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Can UK Taxpayers Escape Inheritance Tax By Moving Overseas?

Inheritance Tax

With the UK government taking in record amounts of inheritance tax (IHT) and associated penalties, how will your domicile affect your tax position? Can you escape inheritance tax and pass on your estate as you wish?

Inheritance tax (IHT) receipts by the UK government from April to July 2023 were £2.6 billion – up £200 million.

Fines imposed on families who had broken IHT rules increased by a third to £2.28 million.

Liability to Inheritance Tax sits with the estate itself and must be paid before settlements to beneficiaries. An estate passing to a spouse is exempt from IHT, but the rest is potentially liable at 40%, less a tax-free amount of £325,000. For a married couple, any of the £325,000 is unutilised on the first death, there will be up to £650,000 of allowances available on the second.  

A further £175,000 of relief is available on the main home if it is passed to children, or £350,000 if this is not utilised on the first death. While overall, there is up to £1 million of allowances, the main home relief tapers away for estates worth over £2 million, reducing to nil at £2.35 million.

The application of UK succession law is based upon the domicile status of the deceased, not where they were tax resident at the time of death.

Domicile is a common law concept, and a person is domiciled in the UK if they belong here and regard it as their home. At the outset, this follows the parents’ (commonly the father’s) domicile at birth (the ‘domicile of origin’). This can be changed by moving somewhere else, making it their permanent home, renouncing the UK as their native land, and adopting a ‘domicile of choice’.

“This sounds much easier than it really is in real life,” said Jason Porter of specialist expat financial planning firm Blevins Franks. “In fact, a UK domicile of origin is very sticky, and can remain in place even if you have been absent from the UK for many decades.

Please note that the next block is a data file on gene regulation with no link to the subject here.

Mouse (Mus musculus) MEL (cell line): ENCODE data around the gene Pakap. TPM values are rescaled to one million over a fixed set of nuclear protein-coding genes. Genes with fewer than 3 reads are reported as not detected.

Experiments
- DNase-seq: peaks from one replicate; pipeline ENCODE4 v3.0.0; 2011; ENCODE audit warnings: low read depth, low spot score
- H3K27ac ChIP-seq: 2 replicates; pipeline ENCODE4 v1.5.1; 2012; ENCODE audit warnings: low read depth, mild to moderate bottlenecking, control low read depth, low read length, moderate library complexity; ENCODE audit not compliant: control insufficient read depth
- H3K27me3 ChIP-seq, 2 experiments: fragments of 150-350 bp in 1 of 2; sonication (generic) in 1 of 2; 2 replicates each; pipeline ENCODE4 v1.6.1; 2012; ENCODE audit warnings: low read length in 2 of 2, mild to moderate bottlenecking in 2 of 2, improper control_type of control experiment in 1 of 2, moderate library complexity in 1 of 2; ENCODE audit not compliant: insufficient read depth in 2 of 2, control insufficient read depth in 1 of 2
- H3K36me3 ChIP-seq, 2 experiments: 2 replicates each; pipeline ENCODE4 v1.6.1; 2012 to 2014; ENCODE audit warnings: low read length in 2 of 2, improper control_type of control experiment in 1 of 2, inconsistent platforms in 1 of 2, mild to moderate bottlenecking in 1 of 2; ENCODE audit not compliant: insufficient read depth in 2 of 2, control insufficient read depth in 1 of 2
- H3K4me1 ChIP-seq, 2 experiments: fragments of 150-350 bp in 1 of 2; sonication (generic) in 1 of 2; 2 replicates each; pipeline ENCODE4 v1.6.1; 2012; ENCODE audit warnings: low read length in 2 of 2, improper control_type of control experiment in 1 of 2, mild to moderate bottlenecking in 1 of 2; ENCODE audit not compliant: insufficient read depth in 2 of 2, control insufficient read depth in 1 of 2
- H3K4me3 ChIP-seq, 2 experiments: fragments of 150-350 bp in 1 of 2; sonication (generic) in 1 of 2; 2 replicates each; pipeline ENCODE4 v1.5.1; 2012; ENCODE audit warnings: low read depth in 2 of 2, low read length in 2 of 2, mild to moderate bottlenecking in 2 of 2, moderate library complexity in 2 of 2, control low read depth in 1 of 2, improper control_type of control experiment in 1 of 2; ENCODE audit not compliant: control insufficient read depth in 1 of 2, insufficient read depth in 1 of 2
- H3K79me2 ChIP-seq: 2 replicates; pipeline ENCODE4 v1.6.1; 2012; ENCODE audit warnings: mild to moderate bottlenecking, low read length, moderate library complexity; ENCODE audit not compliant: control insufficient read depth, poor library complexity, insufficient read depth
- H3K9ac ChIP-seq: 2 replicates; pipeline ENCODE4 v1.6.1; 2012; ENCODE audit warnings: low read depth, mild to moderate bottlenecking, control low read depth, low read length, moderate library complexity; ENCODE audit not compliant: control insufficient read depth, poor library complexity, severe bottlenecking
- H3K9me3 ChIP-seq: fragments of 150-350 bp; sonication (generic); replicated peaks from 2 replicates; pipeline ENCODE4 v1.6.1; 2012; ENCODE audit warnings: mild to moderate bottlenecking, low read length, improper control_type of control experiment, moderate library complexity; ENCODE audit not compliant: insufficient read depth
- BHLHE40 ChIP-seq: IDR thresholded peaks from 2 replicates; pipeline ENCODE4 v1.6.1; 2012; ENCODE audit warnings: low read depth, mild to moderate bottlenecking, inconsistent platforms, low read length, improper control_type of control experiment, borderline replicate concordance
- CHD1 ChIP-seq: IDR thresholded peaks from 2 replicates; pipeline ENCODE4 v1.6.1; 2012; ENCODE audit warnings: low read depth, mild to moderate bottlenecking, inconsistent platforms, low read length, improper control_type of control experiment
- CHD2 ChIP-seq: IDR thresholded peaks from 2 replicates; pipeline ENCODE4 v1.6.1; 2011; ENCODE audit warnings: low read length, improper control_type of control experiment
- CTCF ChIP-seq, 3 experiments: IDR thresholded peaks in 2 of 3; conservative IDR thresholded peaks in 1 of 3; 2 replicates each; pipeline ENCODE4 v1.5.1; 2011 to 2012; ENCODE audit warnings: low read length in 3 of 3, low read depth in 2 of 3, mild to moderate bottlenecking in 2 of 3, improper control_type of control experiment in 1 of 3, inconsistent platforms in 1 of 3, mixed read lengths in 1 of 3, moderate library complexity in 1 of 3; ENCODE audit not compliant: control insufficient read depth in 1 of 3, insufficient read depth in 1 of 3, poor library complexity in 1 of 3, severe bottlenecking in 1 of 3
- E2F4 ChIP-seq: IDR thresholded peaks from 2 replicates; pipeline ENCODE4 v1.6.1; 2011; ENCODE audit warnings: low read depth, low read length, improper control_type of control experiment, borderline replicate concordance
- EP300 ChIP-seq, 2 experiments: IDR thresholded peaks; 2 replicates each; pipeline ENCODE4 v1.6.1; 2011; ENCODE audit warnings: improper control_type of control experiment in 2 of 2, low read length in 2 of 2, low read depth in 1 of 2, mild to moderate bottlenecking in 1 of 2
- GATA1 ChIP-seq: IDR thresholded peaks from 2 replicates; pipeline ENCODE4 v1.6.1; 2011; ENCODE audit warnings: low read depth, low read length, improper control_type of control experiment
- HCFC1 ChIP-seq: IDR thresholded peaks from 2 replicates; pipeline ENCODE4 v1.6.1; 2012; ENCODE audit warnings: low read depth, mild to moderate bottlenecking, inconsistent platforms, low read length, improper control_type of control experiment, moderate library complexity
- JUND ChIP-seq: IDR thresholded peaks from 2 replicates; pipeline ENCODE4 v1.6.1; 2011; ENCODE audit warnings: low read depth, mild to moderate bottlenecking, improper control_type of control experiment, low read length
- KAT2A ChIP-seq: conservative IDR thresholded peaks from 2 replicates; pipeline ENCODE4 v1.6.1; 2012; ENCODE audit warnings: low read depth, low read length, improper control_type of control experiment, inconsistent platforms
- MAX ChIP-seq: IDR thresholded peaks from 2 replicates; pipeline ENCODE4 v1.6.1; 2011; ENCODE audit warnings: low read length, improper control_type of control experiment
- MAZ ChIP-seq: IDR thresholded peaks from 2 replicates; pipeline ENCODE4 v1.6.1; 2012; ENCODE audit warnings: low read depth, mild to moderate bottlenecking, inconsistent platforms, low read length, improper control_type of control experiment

“The majority of EU countries have a civil law legal system, where succession law and inheritance taxes are applied on the basis of the deceased’s habitual residence status.

“The incompatibility between the two rules could see the estate of a UK national who dies while living in an EU member state an area of cross-border legal conflict, with both the UK and the EU state claiming the asset must pass to their heirs according to their succession law, as well as arguing they have the taxing rights.”

The aim of a double tax convention is to allow the country in which the deceased was domiciled to tax all property wherever it is, and for the other country to tax only specified types of property, mainly real estate, in its territory. If double taxation arises, there are rules for deciding which country gives credit for the other’s tax.

For the majority of European countries there is no template to fall back on to establish which country is the deceased’s domicile. As no national succession law automatically takes priority, there is no basis as to who has the taxing rights. If both choose to tax the asset, double tax relief should still be available, but this may be restricted if the asset is located in a third country.

The succession law of each member state varies somewhat, but the majority follow the Napoleonic code to some degree and include provision for ‘protected heirs’. In many cases, children sit in a superior position to the spouse, enabling them to inherit 50% to 75% of the deceased parent’s estate. They may also have the power to remove the surviving spouse from what was the marital home after a fixed period.

In 2015, the EU attempted to try and find a solution with its new European Succession Regulations. Also known as ‘Brussels IV’, the new law covers cross-border inheritances and allows foreign nationals living in the EU to choose whether the succession law of that EU member state or their national succession law should apply on their death.  

“Brussels IV is not the perfect solution,” said Jason Porter. “In some cases, it can result in more succession tax becoming due. There also remains several options you can choose from to protect your spouse, including inserting clauses in the conveyancing of real estate, amending the marital property regime around the ownership of other investments and assets, and looking at certain financial products which may provide flexibility in estate planning, additional allowances, or reduced rates of estate tax.”